There’s a revolution happening right now, and California state government needs it badly. That revolution is the civic innovation revolution, which is the process of using new technologies and design methods to bring efficiency to government and power to citizens. The civic innovation revolution was born from massive productivity gains in the private sector leveraged by a burgeoning civic technology industry that is already bringing those gains to some governments, mostly at the city level.
The success of this revolution in California, and in other states and the federal government, will depend upon a new generation of people who are trained, willing and able to bring change to even the most sclerotic of bureaucracies. To prepare this new generation, we created a first-of-its-kind Masters in Business Administration that specializes in teaching students what they need to know to lead the civic innovation revolution both inside and outside government. The new MBA in Civic Innovation at California College of the Arts in San Francisco will teach future leaders how to combine design, innovation, leadership and technology to bring our government into the 21st Century.
We expect many of our graduates to answer Accela CEO Maury Blackman’s recent, valiant call to serve on strike forces of the US Digital Service (USDS) and a future California Digital Service - which, I agree, should be established now. The USDS was created out of the ashes of the HealthCare.gov debacle to match private sector technology and productivity with government agencies in need of change. Maury called on civic-minded technologists to lend their expertise to the people already in government who are trying to change the status quo and create the conditions necessary for the civic innovation revolution to take root.
Unfortunately there’s a lot blocking this revolution inside much of our government, especially in California state agencies. Fundamentally, some do not seem willing to change — hierarchical “siloed” bureaucracies often just try to survive as management fads and political interests come and go. Entire organization charts are arranged to accommodate individuals and civil service requirements, not to perform functions. The inertia against change is compounded by archaic civil service rules and union protection, complex procurement regulations that put the fabled Gordian knot to shame, low rates of data literacy among government workers and politicians, and few programming and app development skills in most agencies. Recently, the California Bureau of State Audits reported a series of large IT project failures — costing hundreds of millions of taxpayer dollars — which indicate that the problems are serious and systemic.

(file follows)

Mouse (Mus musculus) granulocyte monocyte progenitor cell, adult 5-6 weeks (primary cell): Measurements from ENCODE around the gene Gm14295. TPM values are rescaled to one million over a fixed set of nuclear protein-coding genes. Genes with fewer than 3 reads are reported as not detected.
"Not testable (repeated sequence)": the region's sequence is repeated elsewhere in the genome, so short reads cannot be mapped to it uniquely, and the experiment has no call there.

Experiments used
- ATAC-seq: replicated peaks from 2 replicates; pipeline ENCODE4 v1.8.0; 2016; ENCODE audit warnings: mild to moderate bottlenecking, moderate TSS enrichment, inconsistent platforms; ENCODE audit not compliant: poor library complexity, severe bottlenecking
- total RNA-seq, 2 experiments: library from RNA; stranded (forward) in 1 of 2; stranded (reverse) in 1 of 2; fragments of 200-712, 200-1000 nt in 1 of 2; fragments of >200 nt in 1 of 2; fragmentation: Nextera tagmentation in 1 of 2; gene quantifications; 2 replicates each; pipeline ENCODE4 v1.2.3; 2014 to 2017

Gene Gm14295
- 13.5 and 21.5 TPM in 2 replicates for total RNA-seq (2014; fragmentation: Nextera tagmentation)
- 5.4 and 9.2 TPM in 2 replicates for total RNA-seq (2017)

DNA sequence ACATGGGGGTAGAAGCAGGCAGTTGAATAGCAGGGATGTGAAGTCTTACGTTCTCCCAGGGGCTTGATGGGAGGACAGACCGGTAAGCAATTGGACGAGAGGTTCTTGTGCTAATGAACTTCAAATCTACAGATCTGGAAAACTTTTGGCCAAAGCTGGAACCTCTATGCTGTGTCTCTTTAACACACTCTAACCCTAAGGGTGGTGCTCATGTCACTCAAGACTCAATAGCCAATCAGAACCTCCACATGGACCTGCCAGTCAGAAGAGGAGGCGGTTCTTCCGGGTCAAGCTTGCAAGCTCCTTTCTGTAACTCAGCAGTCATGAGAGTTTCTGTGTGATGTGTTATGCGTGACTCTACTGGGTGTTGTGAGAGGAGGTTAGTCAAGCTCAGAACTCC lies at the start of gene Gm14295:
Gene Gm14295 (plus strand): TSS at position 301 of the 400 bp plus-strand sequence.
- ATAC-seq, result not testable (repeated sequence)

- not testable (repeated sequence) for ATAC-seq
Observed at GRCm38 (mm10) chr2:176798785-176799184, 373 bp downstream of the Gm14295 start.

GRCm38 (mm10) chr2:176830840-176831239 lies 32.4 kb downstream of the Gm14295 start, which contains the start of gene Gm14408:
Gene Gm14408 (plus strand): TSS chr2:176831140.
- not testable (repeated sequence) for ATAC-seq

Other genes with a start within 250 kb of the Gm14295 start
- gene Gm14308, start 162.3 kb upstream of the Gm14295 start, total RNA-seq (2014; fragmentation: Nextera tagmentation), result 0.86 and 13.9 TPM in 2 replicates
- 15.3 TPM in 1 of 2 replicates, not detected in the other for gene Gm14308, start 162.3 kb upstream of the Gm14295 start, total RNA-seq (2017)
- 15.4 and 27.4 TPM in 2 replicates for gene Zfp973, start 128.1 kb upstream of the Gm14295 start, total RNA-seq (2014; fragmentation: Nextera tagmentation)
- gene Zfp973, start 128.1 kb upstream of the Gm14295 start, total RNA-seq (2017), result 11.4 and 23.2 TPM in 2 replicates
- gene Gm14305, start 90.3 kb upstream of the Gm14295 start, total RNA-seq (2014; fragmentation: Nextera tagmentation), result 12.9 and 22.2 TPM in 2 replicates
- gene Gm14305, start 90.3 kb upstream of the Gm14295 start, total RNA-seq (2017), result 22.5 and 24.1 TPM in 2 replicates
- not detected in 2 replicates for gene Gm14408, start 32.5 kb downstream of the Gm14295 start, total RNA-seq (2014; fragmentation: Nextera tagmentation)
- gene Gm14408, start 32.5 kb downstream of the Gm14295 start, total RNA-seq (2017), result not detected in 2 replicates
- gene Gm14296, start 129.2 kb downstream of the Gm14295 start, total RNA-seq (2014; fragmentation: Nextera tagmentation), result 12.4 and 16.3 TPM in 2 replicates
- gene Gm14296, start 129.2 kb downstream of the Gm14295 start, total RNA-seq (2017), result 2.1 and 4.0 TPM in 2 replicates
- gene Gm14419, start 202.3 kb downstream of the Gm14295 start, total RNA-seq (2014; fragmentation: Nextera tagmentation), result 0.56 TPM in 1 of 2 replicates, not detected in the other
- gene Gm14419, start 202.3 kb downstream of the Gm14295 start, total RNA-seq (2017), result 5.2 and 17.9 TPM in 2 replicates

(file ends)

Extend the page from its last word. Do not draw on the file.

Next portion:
How is it possible that the NSA can track my every move and listen to every phone conversation I have, yet we still have to wait in line at the DMV, and government agencies just 100 miles from Silicon Valley can’t get important IT projects done? And then, on March 18, California was graded an F for financial transparency. So, as taxpayers, we can’t begin to make sense of it from the outside. And the California Legislature gets similar grades for its own transparency.
Thankfully, there are people in California state government now who are working hard to change the inertia and open data to the public so the revolution can take place there and scale. What we realized is that they need help, and it is our duty as citizens to respond.
When governments embrace civic innovation, it can change everything — costs go down, speed goes up, quality improves and new information is uncovered every day. With the revolution in place, public services can respond to evolving needs in flexible and predictive ways — everyone wins.
I was excited by Maury’s rallying cry and was reminded of my own call to join the civic innovation revolution when I was appointed by Gov. Arnold Schwarzenegger to be co-Director of the California Performance Review in late 2003.